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By Mia Raghavi

Scuba diving is a dynamic and inclusive sport that is enjoyed by everyone. Some perceive it as a safe way to overcome their fear of water. Some dive to experience the extraordinary feeling of breathing underwater if they cannot see, while some dive to observe the marine life up close if they cannot hear. For some others, it is liberating to be temporarily out of their wheelchair and able to do a variety of manoeuvres underwater.

Whatever the reason may be, scuba diving truly is for everyone since it’s a sport that is adapted to the needs of individuals rather than the other way around. With the right motivation from within, you can discover any passion and pursue it with all you have. And if you think that scuba diving could be it, read on to learn how to get started.


Anyone with the curiosity to explore and the will to overcome her/his fears or limitations can dive. Although, as with many other sports, scuba diving too has safety considerations. Firstly, you must go through the medical form to see if you have any conditions that may require you to consult a doctor before diving. For instance, cardiovascular and respiratory ailments predispose you to certain risks with scuba diving, which means you would need a valid written clearance by a doctor declaring you medically fit for scuba diving. The doctor would assess factors like the effects of medications wearing off sooner under pressure, or if you’ve had surgery, whether you’ve had ample time to allow the injuries or stitches to heal before diving.

Generally, divers rely on their feet and finning to propel themselves underwater. However, people with paraplegia can dive using their arms and specialised webbed gloves for their hands. Diving requires the use of at least one hand to control the scuba equipment and to communicate using hand signals. With adequate training, you can master all the skills using only one hand. Not everyone would have the same problems. So I suggest that you discuss with an instructor at Barefoot Scuba the specific challenges you may have to face and overcome, to understand if diving is something for you.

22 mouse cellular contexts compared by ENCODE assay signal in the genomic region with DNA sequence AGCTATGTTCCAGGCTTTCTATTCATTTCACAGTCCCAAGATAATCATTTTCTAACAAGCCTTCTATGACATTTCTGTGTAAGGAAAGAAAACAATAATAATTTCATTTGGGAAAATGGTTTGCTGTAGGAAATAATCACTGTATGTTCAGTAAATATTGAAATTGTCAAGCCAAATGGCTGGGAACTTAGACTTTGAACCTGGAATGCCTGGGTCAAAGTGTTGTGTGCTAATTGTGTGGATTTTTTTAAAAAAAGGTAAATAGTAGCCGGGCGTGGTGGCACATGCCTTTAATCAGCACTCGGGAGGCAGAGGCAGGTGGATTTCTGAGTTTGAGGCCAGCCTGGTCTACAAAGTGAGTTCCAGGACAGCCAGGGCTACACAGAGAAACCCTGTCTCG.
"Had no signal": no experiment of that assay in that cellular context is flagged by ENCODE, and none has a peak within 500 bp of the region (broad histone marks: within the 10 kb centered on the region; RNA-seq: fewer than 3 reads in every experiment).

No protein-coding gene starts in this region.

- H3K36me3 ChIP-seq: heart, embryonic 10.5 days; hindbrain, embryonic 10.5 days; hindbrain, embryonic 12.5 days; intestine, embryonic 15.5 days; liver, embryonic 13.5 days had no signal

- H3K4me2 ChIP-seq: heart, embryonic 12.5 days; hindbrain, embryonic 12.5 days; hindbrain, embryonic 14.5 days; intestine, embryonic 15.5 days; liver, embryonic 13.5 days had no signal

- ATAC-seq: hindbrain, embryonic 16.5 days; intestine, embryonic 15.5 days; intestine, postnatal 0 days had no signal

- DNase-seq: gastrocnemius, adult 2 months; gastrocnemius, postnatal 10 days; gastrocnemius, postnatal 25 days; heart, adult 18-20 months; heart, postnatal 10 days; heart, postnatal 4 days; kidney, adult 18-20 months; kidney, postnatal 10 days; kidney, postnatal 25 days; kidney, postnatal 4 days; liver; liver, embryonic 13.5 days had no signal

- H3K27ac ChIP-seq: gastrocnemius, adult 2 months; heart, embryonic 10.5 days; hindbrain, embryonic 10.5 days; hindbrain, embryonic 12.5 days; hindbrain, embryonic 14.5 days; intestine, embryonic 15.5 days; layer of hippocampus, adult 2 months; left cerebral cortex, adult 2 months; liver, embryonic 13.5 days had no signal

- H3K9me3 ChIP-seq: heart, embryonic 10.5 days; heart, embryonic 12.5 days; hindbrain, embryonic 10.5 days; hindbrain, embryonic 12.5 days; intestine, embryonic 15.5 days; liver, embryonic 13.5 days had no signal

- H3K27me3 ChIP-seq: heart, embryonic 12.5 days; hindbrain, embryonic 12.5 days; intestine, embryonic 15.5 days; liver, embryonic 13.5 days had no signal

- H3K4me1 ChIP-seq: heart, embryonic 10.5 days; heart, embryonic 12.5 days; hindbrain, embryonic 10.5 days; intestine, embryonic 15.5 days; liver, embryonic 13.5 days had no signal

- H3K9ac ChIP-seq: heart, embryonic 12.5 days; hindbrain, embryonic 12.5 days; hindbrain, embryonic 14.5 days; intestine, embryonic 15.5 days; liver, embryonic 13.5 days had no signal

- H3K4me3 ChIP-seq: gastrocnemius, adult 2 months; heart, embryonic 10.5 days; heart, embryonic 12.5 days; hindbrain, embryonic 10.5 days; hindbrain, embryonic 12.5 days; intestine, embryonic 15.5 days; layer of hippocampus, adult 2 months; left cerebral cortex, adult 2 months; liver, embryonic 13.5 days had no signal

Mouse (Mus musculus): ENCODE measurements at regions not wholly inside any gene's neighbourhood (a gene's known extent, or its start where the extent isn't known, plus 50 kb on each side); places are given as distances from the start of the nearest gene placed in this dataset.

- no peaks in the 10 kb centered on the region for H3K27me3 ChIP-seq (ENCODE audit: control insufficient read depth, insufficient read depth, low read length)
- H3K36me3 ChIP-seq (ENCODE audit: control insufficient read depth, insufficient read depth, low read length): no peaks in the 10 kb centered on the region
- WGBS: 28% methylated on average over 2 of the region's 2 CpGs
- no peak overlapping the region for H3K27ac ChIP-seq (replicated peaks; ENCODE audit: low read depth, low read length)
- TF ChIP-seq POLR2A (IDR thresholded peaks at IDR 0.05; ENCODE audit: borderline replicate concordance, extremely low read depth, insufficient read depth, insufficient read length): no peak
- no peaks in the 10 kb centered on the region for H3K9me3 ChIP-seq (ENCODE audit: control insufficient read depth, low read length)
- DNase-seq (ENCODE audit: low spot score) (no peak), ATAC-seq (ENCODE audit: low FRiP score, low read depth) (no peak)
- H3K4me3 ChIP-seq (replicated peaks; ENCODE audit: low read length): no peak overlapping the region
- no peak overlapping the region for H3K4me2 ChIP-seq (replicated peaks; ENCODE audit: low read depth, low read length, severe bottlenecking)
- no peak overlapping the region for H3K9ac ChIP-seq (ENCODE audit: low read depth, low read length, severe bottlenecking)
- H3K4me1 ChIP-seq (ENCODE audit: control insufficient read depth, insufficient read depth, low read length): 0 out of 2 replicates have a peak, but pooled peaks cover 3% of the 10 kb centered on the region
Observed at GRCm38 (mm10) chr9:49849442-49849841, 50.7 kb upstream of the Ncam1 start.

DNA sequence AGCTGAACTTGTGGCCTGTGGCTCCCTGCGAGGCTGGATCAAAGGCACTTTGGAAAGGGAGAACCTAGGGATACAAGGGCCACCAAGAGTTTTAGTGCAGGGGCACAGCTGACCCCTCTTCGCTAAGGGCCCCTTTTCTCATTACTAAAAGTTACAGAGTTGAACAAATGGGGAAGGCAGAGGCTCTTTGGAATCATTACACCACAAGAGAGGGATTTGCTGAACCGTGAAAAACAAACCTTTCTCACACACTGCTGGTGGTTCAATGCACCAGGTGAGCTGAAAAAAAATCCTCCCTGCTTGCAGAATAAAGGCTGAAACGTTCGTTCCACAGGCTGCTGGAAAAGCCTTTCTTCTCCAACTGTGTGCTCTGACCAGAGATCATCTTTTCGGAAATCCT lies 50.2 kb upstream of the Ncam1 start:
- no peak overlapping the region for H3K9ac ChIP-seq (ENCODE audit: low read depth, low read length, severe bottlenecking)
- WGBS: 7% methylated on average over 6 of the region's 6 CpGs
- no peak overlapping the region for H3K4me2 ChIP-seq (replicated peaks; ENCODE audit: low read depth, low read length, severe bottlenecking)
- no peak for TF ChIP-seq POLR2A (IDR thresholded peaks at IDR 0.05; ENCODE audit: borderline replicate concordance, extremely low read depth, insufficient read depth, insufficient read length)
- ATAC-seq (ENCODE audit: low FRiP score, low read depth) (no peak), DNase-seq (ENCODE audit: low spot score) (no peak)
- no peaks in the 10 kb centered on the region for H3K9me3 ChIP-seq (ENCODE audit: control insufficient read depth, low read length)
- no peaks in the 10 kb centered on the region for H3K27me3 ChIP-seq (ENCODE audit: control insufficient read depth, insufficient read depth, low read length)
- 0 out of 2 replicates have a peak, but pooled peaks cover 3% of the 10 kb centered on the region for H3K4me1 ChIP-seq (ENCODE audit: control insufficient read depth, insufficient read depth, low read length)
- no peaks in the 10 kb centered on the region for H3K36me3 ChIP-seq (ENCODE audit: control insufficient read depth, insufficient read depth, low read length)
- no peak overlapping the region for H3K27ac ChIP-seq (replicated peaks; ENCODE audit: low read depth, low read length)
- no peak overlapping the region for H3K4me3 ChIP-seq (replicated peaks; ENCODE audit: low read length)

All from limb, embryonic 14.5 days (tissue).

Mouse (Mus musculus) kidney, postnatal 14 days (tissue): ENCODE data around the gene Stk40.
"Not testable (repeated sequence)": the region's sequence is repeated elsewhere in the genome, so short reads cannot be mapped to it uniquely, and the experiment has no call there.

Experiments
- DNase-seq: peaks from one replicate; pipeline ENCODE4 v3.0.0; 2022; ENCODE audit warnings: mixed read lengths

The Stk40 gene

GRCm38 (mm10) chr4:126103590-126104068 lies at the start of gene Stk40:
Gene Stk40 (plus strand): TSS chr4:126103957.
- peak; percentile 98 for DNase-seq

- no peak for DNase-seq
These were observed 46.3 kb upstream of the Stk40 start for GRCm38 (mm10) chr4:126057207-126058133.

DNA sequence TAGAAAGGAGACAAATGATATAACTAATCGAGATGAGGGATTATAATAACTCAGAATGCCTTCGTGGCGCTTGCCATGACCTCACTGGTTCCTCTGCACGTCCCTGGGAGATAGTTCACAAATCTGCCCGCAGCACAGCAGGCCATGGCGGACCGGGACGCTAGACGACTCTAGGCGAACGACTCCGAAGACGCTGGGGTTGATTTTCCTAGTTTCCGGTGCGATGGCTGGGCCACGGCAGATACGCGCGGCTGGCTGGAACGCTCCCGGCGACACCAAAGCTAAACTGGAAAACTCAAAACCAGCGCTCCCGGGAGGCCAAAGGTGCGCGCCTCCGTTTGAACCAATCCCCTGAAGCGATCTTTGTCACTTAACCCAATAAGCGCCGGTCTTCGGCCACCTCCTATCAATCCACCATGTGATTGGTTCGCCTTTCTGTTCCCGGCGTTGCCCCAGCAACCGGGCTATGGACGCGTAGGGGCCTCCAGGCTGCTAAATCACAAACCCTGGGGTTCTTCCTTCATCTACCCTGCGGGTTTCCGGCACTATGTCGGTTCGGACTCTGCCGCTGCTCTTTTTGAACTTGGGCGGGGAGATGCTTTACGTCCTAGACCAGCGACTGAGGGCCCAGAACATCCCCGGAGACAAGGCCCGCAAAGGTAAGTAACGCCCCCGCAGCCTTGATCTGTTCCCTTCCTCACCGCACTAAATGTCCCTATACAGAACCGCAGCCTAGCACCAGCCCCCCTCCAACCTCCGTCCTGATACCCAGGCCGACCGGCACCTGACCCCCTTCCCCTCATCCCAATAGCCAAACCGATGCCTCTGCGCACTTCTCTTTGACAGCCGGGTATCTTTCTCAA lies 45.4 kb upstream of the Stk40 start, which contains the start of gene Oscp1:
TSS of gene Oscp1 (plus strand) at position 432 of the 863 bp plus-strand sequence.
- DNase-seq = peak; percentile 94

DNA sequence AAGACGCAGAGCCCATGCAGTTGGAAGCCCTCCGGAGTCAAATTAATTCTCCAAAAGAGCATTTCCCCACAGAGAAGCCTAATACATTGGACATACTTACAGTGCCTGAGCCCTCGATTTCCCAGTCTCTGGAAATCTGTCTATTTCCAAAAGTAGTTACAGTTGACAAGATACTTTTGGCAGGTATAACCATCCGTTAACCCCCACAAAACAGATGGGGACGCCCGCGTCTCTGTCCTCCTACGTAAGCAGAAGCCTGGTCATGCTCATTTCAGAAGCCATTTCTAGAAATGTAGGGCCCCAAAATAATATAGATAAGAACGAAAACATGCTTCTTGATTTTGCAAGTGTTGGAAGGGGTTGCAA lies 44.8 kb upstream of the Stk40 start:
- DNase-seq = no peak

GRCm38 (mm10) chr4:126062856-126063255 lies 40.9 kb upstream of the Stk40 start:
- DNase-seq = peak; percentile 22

PADI Discover Scuba Diving is an introductory programme that involves basic training in how to breathe from the scuba equipment and equalise pressure in the body airspaces while underwater. One of our many instructors who are specialised in Adaptive Techniques will be with you and guide you throughout this dive experience.

To become a certified diver and keep diving regularly, you must be able to float and swim, just enough to ensure that you are comfortable and enjoy being in the water. It is not a race, so sheer willpower and some practice are all you need.

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During the PADI Open Water Diver course at Barefoot Scuba, you will learn everything and meet the performance requirements as anyone else would, except that you will be using techniques adapted to your comfort level. Once certified, make sure that you always dive with either a dive professional or a PADI Adaptive Support Diver.


Diving is always done in a buddy system and never alone. Any certified diver can do the PADI Adaptive Support Diver course to learn how best to help a buddy with physical or mental challenges while diving. That way, the life-altering experience of scuba diving can be shared with loved ones.

If you wish to know more or dive with a PADI Adaptive Techniques Specialist Instructor at Barefoot Scuba off the beautiful Havelock Island, Andaman, please contact us.